Three Major Prison Riots: Causes and Outcomes

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A prison riot occurs "when the authorities lose control of a significant number of prisoners, in a significant area of the prison, for a significant amount of time" (Useem and Kimball, 4, quoted in Gaes, 27). The sad fact is that prison riots occur all too often, and they do not occur in a vacuum.


As will be shown below, in each of these cases, the prisoners felt abandoned and ignored by the administration, and they felt like they had no other choice but to riot in order to get their demands heard.
On the morning of September 9, 1971, prisoners at the Attica Correctional Facility were rounded up and told that one of the inmates had to remain in his cell (Attica Prison Riots). Rumors began flying that this prisoner was going to be tortured by the prison guards (Attica Prison Riots). Five of his companions decided that they were not going to let that happen. They freed him, and when one of the guards went to check on the status of the prisoner, he was attacked (Attica Prison Riots). The riot had begun.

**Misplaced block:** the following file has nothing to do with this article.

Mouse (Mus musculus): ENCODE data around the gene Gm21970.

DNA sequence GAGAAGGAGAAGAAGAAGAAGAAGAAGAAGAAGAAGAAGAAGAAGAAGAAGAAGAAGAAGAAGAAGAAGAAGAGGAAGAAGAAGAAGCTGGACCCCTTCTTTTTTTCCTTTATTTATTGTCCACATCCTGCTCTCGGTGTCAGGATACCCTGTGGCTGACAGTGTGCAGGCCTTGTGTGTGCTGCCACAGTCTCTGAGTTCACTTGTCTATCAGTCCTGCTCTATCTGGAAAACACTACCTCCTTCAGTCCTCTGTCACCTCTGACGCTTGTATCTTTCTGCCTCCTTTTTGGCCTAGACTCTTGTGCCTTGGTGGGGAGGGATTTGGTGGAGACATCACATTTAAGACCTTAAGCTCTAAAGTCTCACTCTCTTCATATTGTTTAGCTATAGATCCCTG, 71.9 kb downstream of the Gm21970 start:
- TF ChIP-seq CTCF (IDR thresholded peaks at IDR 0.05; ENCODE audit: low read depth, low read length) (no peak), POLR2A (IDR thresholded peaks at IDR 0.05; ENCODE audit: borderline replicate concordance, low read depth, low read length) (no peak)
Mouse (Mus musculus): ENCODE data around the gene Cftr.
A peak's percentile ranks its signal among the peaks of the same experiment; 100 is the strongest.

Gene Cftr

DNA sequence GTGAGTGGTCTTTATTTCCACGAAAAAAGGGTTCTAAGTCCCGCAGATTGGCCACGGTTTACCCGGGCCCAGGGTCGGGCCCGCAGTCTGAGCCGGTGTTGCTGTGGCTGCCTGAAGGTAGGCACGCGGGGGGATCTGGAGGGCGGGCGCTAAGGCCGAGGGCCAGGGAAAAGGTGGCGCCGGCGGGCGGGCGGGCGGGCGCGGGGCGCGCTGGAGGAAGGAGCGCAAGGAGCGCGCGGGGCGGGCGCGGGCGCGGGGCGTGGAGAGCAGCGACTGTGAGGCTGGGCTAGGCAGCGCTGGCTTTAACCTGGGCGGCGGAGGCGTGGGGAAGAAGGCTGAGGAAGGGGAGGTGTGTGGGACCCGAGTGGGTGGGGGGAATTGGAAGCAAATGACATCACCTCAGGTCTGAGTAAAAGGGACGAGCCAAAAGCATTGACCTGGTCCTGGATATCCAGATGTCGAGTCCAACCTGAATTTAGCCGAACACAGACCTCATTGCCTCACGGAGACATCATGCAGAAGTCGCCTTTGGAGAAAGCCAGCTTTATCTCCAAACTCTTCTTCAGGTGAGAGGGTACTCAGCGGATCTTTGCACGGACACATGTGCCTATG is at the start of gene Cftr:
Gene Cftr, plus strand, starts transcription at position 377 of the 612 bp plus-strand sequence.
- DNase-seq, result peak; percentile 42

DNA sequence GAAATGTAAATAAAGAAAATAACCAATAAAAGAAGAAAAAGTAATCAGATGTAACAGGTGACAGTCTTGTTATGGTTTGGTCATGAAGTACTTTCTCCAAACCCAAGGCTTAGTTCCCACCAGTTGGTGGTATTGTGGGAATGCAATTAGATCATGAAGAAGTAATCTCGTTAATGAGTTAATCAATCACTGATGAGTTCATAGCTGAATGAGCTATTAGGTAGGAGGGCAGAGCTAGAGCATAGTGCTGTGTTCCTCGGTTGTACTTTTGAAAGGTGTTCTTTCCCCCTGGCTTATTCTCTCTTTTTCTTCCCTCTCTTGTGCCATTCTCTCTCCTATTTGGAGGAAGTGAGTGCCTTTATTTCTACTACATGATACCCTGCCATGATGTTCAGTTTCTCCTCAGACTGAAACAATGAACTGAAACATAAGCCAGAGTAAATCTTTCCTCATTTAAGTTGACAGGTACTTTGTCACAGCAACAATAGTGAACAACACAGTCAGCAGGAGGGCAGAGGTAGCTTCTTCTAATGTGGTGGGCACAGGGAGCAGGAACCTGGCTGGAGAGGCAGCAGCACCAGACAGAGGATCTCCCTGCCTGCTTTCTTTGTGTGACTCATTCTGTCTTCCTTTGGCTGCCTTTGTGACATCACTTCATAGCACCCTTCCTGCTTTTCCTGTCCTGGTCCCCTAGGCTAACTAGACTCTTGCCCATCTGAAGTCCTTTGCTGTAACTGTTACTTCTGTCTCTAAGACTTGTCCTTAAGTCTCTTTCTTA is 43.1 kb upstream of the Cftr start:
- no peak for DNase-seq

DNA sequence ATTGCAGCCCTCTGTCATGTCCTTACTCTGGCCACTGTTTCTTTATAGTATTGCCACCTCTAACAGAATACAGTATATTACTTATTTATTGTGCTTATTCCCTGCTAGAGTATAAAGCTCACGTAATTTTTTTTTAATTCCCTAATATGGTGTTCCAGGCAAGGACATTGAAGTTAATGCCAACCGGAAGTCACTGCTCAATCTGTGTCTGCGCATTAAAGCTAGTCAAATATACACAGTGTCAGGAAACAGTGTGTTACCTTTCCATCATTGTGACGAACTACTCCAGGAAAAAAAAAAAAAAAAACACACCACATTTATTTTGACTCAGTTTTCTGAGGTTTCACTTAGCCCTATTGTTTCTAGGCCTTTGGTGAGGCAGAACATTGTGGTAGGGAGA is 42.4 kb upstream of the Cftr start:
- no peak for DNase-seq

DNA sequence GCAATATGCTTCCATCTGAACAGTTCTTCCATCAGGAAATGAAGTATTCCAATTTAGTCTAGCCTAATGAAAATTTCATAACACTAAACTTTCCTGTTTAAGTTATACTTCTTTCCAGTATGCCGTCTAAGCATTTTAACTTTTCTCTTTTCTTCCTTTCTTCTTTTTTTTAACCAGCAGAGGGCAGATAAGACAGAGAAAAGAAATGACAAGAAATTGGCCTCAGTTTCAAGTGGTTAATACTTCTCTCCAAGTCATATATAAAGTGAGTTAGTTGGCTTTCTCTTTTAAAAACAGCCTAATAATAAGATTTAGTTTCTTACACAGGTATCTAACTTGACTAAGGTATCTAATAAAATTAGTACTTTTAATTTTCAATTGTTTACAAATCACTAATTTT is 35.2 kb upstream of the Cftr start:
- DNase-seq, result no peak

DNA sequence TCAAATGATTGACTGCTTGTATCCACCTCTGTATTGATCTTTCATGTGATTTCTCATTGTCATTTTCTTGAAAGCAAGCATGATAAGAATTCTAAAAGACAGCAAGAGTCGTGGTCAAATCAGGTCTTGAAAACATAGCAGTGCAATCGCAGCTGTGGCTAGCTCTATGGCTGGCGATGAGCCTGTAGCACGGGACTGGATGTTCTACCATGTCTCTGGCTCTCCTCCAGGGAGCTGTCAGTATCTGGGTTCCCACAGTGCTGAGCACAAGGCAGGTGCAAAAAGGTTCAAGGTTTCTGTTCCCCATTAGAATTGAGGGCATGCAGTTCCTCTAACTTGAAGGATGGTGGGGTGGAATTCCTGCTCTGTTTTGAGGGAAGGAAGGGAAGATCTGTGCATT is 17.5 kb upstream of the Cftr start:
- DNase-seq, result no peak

This riot had actually been a long time in the making. Inmates had written a letter to prison officials, telling what some of their concerns were. This letter was completely ignored (Attica Prison Riots). The prisoners probably felt like they had no other choice if they were going to get anything resolved. Here are some of the things that sparked the prisoners' anger:
2) Bad living conditions: The prisoners were only allowed to have one roll of toilet paper a month and one bucket of water a week to use as a shower (Attica Prison Riots). ...
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